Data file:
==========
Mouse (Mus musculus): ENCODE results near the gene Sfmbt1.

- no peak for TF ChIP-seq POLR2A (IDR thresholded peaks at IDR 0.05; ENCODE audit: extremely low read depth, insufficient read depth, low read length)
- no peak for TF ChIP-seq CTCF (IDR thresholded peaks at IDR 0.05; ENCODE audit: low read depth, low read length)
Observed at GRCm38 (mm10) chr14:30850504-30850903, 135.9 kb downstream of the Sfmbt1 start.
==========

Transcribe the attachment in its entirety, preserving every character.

Mouse (Mus musculus): ENCODE results near the gene Sfmbt1.

- no peak for TF ChIP-seq POLR2A (IDR thresholded peaks at IDR 0.05; ENCODE audit: extremely low read depth, insufficient read depth, low read length)
- no peak for TF ChIP-seq CTCF (IDR thresholded peaks at IDR 0.05; ENCODE audit: low read depth, low read length)
Observed at GRCm38 (mm10) chr14:30850504-30850903, 135.9 kb downstream of the Sfmbt1 start.